Your Retirement Journey

Two of the many questions plan participants face during their retirement journey:

  1. How much do I need to save in order to be able to retire comfortably one day?
  2. How do I make the sacrifices to actually get there

BPAS offers a variety of tools in the Participant Education Center and in the participant website’s Roadways Mile Marker to help educate participants about these important questions. The answers include participant-specific information regarding overall assets, balances held in IRAs and other qualified plans, spousal financial information, estimates on social security, and more.

How Much Do I Need To Save In Order To Be Able To Retire One Day?

The question seems simple enough, right? The answer, however, is quite complex, as it must take into account many variables that are unknown – or guesses at best. When will you retire? How long will you and your spouse/partner live? What kind of spending habits will you have? How much in healthcare related costs will you be burdened with? These are just a few of the questions that must be answered to paint a proper picture of what you will need to retire comfortably. To simplify the complex task of determining what you need to be “retirement ready”, experts have formulated easy ways to create relatively close estimates. Many financial planners will tell you that if you can accumulate ten to twelve (10-12) times your annual compensation in combined assets, you will stand a good chance of being “retirement ready” if you choose to stop working at age 67. The concept of ten times pay in a combined retirement nest egg is in addition to benefits you would receive from Social Security and outside pensions. Note: Given that there is a baseline cost of living today, most financial planners feel that there needs to be a minimum floor to this calculation, such as $750,000 in combined assets to meet the test. The point is, if an employee retires at a time when he is earning $20,000 a year, it is hard to imagine that they could live for 15 or 20 years on $200,000 in total assets. Therefore, the “10 times pay” figure may be 15 or 16 times pay for lower wage earners to account for this minimum cost of living.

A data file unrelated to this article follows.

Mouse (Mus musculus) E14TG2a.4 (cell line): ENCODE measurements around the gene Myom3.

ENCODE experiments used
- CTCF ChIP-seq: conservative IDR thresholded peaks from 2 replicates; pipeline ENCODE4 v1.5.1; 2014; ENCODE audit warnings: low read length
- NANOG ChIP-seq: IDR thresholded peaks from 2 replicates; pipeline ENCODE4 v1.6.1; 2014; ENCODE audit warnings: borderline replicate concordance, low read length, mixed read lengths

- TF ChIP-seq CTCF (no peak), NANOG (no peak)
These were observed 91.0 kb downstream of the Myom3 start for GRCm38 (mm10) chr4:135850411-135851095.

How Do I Reach The Ten Times Pay Goal?

A large number of financial planners will tell you that if you can invest 10% of your compensation for a 35 or 40-year working career, you can reach your retirement readiness goal. Unfortunately, the vast majority of employees today are not on course with this target. What changes can you make if you’re not on target?

  • Increase your savings rate (even if it is over a several year period) 
  • Delay your anticipated retirement date to a later year
  • Contribute at least enough to get the full amount of any employer matching contributions. Always remember — the biggest contributor to your retirement success will be YOU, not investment returns or employer contributions. The more you save, and the earlier you start, the better.

Always remember — the biggest contributor to your retirement success will be YOU, not investment returns or employer contributions. The more you save, and the earlier you start, the better.

Want to see examples of how a few employees worked toward their goal of 10X pay? 

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